Afghanistan’s Forgotten Refugees

In 2008, Seyed Hasan, a father of 6, fled his home in the Wardak province of eastern Afghanistan. Hasan and his family were targeted by the Taliban for resisting their demands. It had been seven years since the United States had intervened to oust the group, but the Taliban was still acting with impunity in … Continue reading “Afghanistan’s Forgotten Refugees”

Afghan Peace Activist: Drones Bury Beautiful Lives

Below is a transcript of an interview of Raz Mohammad, an Afghan Peace Volunteer, with questions prepared by Maya Evans of Voices for Creative Non Nonviolence UK. Raz Mohammad: Salam ‘aleikum. I am Raz Mohammad. I’m from Maidan Wardak province and I’m Pashtun. Kathy Kelly: Raz Mohmmad, what do you think about drones? RM: I … Continue reading “Afghan Peace Activist: Drones Bury Beautiful Lives”

The Mindlessness of War in Afghanistan

One night in 1979, bombs dropped from the sky, killing 16 members of Ismail’s family. “The war took some people to Europe and America, but it destroyed my family,” Ismail, who is universally addressed as “uncle”, says. Hailing from the Haska Mena district in Afghanistan’s eastern Nangarhar province, he says his parents insisted he go … Continue reading “The Mindlessness of War in Afghanistan”

Eid ‘Sensations’

KABUL — On Oct. 24, two days before Eid, an opinion piece published in the elite U.S. journal Foreign Policy extolled the fact that U.S. forces are winning in Afghanistan, adding, “Why hsn’t the media noticed?” In the article, the author suggests that Taliban forces are so decimated and demoralized that they have been resigned … Continue reading “Eid ‘Sensations’”

Survival and Dignity in an Afghan Winter

“Mirwais, son of Hayatullah Haideri. He was 1½ years old and had just started to learn how to walk, holding unsteadily to the poles of the family tent before flopping onto the frozen razorbacks of the muddy floor. “Abdul Hadi, son of Abdul Ghani. He was not even a year old and was already trying … Continue reading “Survival and Dignity in an Afghan Winter”

How the US Quietly Lost the IED War in Afghanistan

Although the surge of “insider attacks” on U.S.-NATO forces has dominated coverage of the war in Afghanistan in 2012, an even more important story has been quietly unfolding: the U.S. loss of the pivotal war of improvised explosive devices (IEDs) to the Taliban. Some news outlets have published stories this year suggesting that the U.S. … Continue reading “How the US Quietly Lost the IED War in Afghanistan”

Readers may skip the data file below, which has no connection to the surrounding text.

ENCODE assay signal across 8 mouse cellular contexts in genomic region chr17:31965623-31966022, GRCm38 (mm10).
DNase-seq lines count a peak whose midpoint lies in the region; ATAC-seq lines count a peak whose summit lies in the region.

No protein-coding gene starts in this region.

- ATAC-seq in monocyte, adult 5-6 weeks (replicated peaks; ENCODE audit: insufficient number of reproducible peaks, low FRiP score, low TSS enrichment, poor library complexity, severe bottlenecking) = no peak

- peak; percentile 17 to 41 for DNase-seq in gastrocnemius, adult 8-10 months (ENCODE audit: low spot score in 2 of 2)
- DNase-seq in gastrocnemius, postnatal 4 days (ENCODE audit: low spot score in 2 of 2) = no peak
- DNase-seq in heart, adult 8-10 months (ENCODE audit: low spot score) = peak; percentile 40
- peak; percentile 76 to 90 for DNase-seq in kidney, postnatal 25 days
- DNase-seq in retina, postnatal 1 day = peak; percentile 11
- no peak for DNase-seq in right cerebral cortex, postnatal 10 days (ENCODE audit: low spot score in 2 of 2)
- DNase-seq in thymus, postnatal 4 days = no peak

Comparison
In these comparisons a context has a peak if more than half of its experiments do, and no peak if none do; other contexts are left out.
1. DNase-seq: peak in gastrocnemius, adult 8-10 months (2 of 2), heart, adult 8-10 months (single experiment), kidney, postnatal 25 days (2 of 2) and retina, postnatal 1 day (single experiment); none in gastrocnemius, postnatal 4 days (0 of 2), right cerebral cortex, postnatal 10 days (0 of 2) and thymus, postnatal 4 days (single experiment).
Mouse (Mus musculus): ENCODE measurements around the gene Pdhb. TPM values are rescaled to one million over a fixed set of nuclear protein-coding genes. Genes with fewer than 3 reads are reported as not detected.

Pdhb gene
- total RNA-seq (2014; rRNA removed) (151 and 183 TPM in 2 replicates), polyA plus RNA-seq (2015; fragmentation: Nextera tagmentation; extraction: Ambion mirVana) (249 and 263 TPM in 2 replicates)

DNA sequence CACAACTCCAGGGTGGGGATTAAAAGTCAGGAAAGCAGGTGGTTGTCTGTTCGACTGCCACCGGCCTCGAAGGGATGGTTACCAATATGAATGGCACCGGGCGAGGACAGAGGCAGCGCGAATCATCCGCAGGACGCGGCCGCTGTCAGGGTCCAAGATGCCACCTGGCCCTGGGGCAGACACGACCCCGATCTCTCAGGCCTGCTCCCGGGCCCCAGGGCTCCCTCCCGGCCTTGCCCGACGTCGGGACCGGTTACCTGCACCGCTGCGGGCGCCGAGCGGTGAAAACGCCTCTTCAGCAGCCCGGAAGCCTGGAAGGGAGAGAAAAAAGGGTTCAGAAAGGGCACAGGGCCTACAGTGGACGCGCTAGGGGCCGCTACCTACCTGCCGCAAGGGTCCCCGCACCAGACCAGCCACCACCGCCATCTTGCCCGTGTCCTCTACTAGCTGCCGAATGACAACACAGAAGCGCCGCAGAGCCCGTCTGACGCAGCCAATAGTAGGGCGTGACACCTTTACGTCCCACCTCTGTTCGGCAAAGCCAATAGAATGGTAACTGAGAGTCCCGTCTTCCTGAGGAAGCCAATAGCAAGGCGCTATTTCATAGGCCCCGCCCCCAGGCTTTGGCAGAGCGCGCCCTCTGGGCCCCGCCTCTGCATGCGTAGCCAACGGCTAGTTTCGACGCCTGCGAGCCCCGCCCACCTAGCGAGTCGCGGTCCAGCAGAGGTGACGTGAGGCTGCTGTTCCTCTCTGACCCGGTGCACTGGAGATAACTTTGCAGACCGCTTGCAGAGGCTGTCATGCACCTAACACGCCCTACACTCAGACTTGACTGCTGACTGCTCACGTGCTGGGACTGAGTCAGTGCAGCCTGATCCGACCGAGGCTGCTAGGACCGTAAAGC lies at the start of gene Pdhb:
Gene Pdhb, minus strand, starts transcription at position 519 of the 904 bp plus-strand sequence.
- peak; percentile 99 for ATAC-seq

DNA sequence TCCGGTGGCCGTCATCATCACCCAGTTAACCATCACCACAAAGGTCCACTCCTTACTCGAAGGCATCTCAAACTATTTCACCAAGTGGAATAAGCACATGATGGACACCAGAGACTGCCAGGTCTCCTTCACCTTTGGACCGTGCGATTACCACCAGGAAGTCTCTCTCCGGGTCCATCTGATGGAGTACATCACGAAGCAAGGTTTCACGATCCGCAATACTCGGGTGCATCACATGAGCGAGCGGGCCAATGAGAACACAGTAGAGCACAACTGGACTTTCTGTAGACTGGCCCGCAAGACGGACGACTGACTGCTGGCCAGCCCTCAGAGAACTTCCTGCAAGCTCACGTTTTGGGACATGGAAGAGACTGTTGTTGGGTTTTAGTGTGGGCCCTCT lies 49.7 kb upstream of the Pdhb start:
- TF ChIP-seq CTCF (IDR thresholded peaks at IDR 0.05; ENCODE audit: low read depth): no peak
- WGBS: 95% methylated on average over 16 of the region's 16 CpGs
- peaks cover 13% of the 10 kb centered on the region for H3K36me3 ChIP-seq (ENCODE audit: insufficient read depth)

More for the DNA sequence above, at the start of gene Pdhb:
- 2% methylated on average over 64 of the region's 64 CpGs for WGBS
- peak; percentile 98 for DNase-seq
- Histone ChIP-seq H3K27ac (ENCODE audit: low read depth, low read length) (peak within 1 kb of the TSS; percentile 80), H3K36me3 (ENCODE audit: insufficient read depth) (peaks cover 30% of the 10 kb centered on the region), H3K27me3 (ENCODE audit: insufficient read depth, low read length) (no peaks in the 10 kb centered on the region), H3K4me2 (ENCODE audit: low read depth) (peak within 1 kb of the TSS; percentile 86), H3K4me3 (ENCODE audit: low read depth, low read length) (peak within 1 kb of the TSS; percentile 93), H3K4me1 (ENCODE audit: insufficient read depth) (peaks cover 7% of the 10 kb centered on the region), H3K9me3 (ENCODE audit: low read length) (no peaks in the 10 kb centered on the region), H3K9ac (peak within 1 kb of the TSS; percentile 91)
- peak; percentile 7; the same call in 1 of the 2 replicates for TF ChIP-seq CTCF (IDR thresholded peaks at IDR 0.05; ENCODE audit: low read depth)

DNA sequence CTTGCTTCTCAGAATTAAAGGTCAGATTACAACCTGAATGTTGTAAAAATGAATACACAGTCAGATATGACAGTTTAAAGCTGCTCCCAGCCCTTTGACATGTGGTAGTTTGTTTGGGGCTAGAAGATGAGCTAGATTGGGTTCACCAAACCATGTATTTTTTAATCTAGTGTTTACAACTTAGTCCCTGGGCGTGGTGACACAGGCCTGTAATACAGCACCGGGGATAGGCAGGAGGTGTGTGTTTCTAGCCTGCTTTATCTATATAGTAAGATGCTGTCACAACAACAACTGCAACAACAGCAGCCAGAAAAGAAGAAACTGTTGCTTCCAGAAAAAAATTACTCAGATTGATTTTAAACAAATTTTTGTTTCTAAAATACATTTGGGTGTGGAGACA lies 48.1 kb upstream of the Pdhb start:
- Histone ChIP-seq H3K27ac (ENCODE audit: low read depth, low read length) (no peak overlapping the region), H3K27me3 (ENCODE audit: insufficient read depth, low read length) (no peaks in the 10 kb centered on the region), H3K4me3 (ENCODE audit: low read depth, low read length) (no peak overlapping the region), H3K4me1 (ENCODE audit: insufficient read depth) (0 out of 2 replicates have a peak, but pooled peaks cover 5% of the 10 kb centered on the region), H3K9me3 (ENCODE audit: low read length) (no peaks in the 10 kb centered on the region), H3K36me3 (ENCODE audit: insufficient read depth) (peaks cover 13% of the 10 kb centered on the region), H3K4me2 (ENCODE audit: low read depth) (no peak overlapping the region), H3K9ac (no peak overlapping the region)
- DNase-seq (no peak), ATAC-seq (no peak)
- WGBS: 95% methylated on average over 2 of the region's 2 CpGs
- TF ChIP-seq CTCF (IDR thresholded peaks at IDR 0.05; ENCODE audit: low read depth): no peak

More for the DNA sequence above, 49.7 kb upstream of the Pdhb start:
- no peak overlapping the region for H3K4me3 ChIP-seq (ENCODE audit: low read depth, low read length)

Gloomy News, Prognosis Out of Afghanistan

With all foreign troops due to leave Afghanistan just two years from now, the news out of the Central Asian nation is becoming increasingly gloomy. Adding to the pessimism is a just-released report by one of the most astute observers of the U.S. war, Gilles Dorronsoro, an Afghanistan expert at the Carnegie Endowment for International … Continue reading “Gloomy News, Prognosis Out of Afghanistan”

Soap Opera Over Kabul

Oh Lordy, Lordy, how I love the Afghan war: it just goes on and on, without end. By comparison, death and taxes seem long shots. In the latest episode of this long-running sitcom, the Afghan army is killing GIs. Yes. Blowing them away right and left. In Washington, the Five-Sided Wind Tunnel is in shock … Continue reading “Soap Opera Over Kabul”

The Best-Laid Plans

In the wake of several deaths among its contingent of troops in a previously peaceful province in Afghanistan, New Zealand (like France and South Korea) is now expediting the departure of its 140 soldiers.  That’s not exactly headline-making news here in the U.S.  If you’re an American, you probably didn’t even know that New Zealand … Continue reading “The Best-Laid Plans”